Slow Theology - Scott Bader-Saye
In recent years we have witnessed the rise of a variety of "slow" movements. "Slow food," which seeks to replace or at least slow down fast food, began as the personal revolution of the Italian journalist Carlo Petrini in 1986 when McDonalds opened a restaurant in the Piazza di Spagna in Rome. "Slow money," a movement inspired by Woody Tasch's 2009 manifesto, Inquiries into the Nature of Slow Money: Investing As If Food, Farms and Fertility Mattered, seeks to challenge the get-rich-quick approach to finances that stokes our desire for speculation over investment. "Slow communication," which Wendell Berry has recently espoused, responds to our instant messaging culture with an attempt to retrieve leisurely interactions—some of which even include pen and paper (see also the related "slow web" movement).
These calls for deceleration come generally from small groups moving slowly in the wilderness. But together they constitute if not a shout at least a raised voice seeking to retrieve a mode of being that takes time and assumes we have been given all the time we need. Let me lay out a few common features of these calls for unhurried living:
• First, a more contemplative posture toward one's activity. Whether this is preparing food or communicating with friends, slowing down allows for closer attention to the materiality before us.
• Second, a commitment to craft and excellence. As Matthew Crawford pointed out so well in his Shop Class as Soulcraft, our utilitarian push for fast, efficient work has left us bereft of quality products which diminishes both the producer and the consumer.
• Third, an opening for relational goods. As we slow down we become able to attend to the human give and take that nurtures affection and promotes human goods that supplement the good of the thing produced. In a world of economic haste we assume too easily that we are meant to remain strangers to those with whom we exchange and in this way we miss out on the natural community that arises from reciprocity grounded in affection.
• Fourth, an attention to internal goods. The relentless focus on haste tempts us to elevate external goods (profit, reputation, audience, influence) to the detriment of internal goods (virtues, skills, and relationships that emerge from the practices of production, exchange, and communication).
• Fifth, the development of patience. As we capitulate to impatience, we normalize the five minute meal, the one-click friend, and the nanosecond return on investment. Patience becomes unnecessary and even undesirable because we begin to lose our awareness of what it is we are missing.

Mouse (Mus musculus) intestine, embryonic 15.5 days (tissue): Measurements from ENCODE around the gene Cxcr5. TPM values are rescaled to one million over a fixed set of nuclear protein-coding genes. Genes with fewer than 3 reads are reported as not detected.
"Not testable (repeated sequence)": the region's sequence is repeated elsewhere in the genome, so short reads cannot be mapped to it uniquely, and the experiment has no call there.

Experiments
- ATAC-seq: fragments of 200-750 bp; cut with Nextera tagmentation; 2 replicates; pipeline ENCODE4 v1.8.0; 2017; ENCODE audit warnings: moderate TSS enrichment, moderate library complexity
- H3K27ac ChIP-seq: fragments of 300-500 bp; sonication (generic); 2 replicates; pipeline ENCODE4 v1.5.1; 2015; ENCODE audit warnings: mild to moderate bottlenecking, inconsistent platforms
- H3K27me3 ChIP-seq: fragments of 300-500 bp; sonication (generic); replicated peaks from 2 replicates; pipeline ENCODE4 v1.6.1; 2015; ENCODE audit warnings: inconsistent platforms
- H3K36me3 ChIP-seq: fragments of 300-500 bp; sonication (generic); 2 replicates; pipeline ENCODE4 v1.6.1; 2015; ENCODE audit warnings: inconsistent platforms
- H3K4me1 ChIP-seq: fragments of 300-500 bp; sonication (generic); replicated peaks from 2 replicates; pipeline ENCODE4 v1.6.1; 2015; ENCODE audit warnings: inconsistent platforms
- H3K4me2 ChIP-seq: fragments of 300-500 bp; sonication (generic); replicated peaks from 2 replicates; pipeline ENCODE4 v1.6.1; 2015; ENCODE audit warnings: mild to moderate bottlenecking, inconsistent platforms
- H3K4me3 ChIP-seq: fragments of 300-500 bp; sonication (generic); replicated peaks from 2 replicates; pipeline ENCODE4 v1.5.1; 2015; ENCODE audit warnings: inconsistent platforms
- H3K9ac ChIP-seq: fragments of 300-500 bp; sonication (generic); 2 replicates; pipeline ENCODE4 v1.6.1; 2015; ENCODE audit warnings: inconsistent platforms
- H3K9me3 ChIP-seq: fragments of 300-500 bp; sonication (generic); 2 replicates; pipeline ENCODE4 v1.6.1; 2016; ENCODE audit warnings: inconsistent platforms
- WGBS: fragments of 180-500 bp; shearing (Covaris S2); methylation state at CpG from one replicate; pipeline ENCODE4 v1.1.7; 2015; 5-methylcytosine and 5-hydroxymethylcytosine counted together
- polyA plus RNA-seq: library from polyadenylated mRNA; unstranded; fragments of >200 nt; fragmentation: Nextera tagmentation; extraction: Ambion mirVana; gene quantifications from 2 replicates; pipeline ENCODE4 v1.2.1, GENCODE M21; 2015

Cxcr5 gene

So we for whom theology is our craft might ask, do we also need a movement for "slow theology"? In one way it seems unnecessary if we look at how long it takes, for instance, to get an article or a book published. The long wait for editorial review, page proofs, and final galleys hardly bespeaks a discipline addicted to haste. Our fifteen week semesters and multi-year degrees do not suggest this is a field to be mastered quickly. And yet, I think we have something to learn from (and contribute to) these campaigns of slowness.
• Slow theology would be a theology that provides theological and ontological (especially anthropological) grounding for the true intuitions that seem to be at work in these slow movements. In other words, we need to give a theological account of why certain goods emerge with patience that are lost to us in haste.
• Slow theology would take its own work as a contemplative craft, which means we would resist providing quick answers. For instance, in the wake of Sandy Hook we might be more reticent to pronounce "the answer"—whether that answer is a demonic perversion of providence à la Pat Robertson or a political program that will get guns off the streets. Reflecting on the aftermath of 9/11, Rowan Williams wisely noted that what was needed was "breathing space" within which we might "grieve without the consolation of drama, martyrdom, resentment, and projection” (Writing in the Dust, p.72). Such breathing and grieving takes time, as does the formulation of any truly life-giving response. Slow, contemplative engagement with world events prioritizes the good response over the gut response.
• Slow theology would attend to the relational goods that can and should emerge from the production of theological wisdom. This means that we would engage our dialogue partners not primarily as sparring partners to be defeated by sharp argument but as those with whom we can grow in relation precisely through the gracious give and take of challenge and response. Theology can be a lonely and competitive enterprise, but it need not be.
• Slow theology would resist certain modes of rapid communication—not in themselves but as means of theological conversation. The quick and ephemeral postings of Facebook and Twitter tend to work well for certain things: keeping in touch with friends and family, sharing interesting links, and connecting over the witty comment or the humorous meme. They are less helpful as fora for political conversation or theological discernment. These kinds of discussions require something more like what Romand Coles has called the "art of tabling"—sharing physical space and time by which engage graciously both the ideas and the person of the other. At the very least, they require sustained and sometimes lengthy dialogue over time without the pressure to produce the quick and witty response before the moment is lost.
Maybe there is a future for slow theology. If so, we will need to create spaces, both in person and online, where this kind of reciprocal exchange of ideas and passions can prove generative for the discipline, for the church, and for the wider set of slow movements that aim at claiming back the time we need for human good to emerge.
Perhaps next we could consider a campaign for "slow salvation."